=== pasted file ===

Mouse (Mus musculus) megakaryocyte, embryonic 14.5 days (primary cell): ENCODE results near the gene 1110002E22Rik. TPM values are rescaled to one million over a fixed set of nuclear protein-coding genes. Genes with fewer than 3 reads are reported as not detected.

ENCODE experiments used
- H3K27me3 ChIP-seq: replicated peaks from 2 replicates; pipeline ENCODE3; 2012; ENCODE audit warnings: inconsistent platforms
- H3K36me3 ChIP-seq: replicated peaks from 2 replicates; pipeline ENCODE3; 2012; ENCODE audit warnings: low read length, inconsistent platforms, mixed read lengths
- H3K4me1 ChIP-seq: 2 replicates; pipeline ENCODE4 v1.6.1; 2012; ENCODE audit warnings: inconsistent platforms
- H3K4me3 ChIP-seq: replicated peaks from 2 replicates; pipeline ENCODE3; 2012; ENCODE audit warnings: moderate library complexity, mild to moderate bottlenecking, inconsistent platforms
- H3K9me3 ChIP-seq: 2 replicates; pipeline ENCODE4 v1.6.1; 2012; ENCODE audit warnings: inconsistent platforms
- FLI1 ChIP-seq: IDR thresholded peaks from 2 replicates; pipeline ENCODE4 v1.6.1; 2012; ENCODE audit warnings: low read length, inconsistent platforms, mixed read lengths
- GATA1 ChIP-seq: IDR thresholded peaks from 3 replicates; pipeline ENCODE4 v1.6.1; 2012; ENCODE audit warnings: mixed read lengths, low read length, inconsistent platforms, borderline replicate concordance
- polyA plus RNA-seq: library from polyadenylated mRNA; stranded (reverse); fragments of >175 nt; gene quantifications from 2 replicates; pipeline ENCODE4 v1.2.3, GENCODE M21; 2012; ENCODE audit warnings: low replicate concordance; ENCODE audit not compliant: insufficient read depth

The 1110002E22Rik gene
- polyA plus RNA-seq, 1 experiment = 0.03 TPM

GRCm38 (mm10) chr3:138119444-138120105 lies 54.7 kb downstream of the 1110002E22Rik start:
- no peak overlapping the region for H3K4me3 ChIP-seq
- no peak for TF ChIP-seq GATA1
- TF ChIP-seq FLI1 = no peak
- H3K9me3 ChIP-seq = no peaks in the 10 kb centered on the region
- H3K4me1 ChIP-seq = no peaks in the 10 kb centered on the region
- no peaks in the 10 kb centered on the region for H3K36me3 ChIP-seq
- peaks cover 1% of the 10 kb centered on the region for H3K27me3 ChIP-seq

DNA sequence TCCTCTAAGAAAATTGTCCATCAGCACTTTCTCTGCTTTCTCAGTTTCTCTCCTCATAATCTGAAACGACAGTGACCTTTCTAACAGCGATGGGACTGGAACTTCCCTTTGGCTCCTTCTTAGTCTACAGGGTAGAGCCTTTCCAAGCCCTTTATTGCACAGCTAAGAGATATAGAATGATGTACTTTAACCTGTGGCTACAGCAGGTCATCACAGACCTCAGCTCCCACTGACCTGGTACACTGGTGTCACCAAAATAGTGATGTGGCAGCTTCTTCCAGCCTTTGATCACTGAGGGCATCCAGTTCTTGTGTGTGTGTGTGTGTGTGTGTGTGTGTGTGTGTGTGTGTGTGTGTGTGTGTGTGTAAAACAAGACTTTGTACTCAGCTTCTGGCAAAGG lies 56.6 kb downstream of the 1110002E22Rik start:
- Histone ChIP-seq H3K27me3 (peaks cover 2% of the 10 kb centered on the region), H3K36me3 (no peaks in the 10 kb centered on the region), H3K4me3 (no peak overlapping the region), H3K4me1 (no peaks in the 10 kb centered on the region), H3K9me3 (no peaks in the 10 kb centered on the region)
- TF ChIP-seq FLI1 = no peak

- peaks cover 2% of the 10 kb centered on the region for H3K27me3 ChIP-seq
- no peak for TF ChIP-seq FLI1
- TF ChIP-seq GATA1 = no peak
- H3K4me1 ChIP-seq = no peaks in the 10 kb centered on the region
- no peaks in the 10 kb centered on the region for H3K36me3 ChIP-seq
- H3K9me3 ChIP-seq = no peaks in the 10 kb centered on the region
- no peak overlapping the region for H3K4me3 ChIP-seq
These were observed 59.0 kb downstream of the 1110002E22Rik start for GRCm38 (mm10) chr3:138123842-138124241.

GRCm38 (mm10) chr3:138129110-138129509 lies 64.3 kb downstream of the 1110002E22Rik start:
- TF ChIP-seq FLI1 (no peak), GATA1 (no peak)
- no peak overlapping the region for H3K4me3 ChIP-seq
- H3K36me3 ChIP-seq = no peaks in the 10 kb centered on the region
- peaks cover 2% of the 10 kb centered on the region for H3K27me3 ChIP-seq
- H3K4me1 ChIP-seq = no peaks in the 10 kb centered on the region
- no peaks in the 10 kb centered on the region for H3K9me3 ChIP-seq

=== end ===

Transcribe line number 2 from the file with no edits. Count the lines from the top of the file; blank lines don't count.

ENCODE experiments used